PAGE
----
Reminder: Don't Give Your Pets Halloween Lollies

Photo: Shutterstock

In case you feel tempted to give your pet lollies or chocolates this Halloween, here’s a quick reminder: don’t. While sweets seem harmless enough, your pet can’t safely consume most store-bought sweets, and in some instances, the choice of lolly can even prove deadly.

What sweets should you be wary of? Over at the Pet Poison Hotline’s website, they’ve assembled some tips on what your pet can’t consume and what to do in an emergency.

Photo: Shutterstock

Chocolate

Unsurprisingly, chocolate is a no-go for most pets; chocolate contains compounds called methylxanthines, which include caffeine and theobromine, both of which are toxic to pets. As we’ve written before, the dangers associated with chocolate — like hyperactivity, heart damage, seizures and death — depend on the size of the dog, the amount eaten, and the type of chocolate.

If your dog’s small and has consumed several bars of dark chocolate, that’s probably much more cause for concern than a large dog consuming a single crumb of milk or white chocolate. (White chocolate has almost no methylxanthines, while dark chocolate and baking chocolate are the most concentrated; generally, the darker or more bitter a given chocolate is, the more likely it is to be toxic.)

Despite misconceptions, cats are also generally lactose-intolerant and might experience an upset stomach or diarrhoea after consuming any lollies with milk in them (including chocolate). While they may not require a visit to the vet, avoid giving cats any chocolate treats to prevent stomach issues.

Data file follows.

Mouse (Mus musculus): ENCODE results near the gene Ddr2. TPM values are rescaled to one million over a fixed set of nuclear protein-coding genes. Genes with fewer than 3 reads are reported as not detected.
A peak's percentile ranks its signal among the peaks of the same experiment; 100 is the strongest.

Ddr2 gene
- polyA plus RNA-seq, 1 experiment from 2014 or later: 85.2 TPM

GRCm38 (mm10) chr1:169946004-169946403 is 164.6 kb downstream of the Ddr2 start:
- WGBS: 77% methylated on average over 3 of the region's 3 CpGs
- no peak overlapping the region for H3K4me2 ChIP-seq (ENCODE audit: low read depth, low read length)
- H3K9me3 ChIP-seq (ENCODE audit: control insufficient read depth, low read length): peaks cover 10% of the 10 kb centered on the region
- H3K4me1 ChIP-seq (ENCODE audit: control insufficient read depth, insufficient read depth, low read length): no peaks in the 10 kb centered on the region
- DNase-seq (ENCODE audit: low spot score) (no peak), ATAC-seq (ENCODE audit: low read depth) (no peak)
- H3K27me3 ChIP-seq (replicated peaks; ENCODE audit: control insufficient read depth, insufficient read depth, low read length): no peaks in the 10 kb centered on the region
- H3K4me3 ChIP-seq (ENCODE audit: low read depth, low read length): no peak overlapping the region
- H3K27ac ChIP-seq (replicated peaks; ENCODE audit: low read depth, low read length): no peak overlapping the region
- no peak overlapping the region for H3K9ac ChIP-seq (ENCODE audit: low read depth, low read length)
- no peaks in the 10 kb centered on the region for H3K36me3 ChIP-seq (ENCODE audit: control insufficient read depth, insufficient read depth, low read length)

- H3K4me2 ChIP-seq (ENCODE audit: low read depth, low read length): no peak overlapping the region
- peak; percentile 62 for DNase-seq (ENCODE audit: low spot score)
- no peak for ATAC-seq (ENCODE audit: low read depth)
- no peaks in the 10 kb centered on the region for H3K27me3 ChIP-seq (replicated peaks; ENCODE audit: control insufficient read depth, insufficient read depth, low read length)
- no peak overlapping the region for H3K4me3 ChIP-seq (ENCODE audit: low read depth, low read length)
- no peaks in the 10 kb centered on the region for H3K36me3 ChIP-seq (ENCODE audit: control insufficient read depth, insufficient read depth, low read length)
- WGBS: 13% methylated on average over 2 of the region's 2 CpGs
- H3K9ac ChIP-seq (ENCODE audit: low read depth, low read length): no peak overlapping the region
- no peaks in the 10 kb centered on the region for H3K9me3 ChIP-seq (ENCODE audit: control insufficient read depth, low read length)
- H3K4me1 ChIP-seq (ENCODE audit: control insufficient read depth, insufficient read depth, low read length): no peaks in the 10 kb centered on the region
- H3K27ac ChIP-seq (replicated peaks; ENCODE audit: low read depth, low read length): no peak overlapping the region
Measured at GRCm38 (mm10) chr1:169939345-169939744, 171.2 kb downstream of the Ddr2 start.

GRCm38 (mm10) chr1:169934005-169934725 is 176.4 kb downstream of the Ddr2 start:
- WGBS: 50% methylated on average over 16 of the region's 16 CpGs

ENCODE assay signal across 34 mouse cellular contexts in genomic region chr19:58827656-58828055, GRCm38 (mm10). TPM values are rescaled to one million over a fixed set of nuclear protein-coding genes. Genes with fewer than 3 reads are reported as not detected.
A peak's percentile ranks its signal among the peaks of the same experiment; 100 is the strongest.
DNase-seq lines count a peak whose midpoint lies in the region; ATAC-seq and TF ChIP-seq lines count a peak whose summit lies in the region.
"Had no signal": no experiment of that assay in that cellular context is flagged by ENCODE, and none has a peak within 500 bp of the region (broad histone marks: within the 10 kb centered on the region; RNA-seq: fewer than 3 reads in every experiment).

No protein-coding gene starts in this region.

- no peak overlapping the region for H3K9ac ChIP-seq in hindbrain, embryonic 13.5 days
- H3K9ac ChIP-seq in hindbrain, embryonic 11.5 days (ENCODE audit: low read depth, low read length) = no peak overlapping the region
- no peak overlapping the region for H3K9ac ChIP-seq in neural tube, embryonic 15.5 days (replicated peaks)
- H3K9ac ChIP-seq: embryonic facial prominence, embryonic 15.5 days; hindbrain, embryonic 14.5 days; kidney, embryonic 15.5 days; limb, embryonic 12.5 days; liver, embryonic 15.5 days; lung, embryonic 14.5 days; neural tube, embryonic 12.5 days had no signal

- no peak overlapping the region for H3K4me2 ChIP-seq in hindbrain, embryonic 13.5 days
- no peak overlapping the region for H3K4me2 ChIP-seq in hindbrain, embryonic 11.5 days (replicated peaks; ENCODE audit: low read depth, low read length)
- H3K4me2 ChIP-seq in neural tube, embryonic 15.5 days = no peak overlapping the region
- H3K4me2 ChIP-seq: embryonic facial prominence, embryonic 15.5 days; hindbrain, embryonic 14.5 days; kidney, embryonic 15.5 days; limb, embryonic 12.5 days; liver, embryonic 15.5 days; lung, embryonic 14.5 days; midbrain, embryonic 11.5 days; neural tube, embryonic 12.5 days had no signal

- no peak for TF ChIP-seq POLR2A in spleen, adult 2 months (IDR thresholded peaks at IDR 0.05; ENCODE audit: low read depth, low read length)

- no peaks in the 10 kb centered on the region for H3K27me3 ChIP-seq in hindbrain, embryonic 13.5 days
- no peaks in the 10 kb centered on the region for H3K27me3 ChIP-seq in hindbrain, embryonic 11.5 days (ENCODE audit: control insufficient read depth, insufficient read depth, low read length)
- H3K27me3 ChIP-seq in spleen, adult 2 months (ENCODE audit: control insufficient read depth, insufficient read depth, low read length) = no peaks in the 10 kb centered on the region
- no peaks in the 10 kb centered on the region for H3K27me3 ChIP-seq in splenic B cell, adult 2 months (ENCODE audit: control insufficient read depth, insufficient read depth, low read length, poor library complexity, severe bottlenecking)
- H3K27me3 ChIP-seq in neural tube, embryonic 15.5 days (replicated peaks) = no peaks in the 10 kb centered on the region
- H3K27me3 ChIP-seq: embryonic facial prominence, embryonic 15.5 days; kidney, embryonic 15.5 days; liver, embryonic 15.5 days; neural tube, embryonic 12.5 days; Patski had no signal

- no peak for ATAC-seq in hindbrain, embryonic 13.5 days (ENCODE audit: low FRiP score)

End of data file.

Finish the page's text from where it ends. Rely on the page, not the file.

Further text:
What to watch out for: Vomiting, diarrhoea, restlessness and increased urination.

Grapes and sultanas

In case you’re the healthy house on the block, grapes and sultanas aren’t so great for pets, either — both have the potential to cause kidney failure in dogs, though it isn’t known what causes them to be toxic nor the amount it would take to cause serious health issues. (In a story on the ASPCA’s website, one small dog was poisoned after consuming 10 grapes.)

What to watch out for: Vomiting, nausea, decreased appetite, lethargy and severe kidney failure.

Lolly wrappers

So your dog has run off with a king-sized bar of Snickers. Aside from chocolate being toxic, the wrapper itself can cause serious issues to your pet’s digestion. According to the Pet Poison Hotline, eating wrappers can cause bowel obstruction, which might necessitate surgery. A smaller lolly wrapper might be less cause for concern than a larger one, however, and will pass through your pet’s digestion system as usual.

What to watch out for: Vomiting, difficulty defecating, and decreased appetite.

Sugar-free products

If you don’t know what xylitol is, here’s a quick introduction; xylitol is a “sugar-free” sweetener/substitute added to gums, mints, gummy vitamins, baked goods and even brands of peanut butter. It’s generally a low-calorie alternative to sugar, so it’s a pretty popular additive (and safer for diabetics). But xylitol is extremely toxic to dogs — a small amount could result in hypoglycemia, seizures, liver failure and even death.

While you won’t always find the exact amount of xylitol listed on the ingredients label of lolly, you should be wary of any lolly that contains xylitol or any sugar-free lollies in general. The effects of xylitol on cats aren’t well-known. A small study suggests that it may not be as toxic to them, but why risk it? 

What to watch out for: Decreased activity, weakness, staggering, incoordination, collapse and seizures.

If you’re concerned about your pet and observe any of these symptoms in addition to foaming at the mouth, immediately find a vet; otherwise, contact the Pet Poison Hotline for resources in the event of an emergency.

In case you plan to dress up your pet, the organisation also warns against accidental ingestion of metallic beads, snaps or other small pieces that might pose digestion issues, as well as “non-toxic” dyes that might still pose dangers to your pet. Always read the labels, and when in doubt, ditch the lolly or costume.


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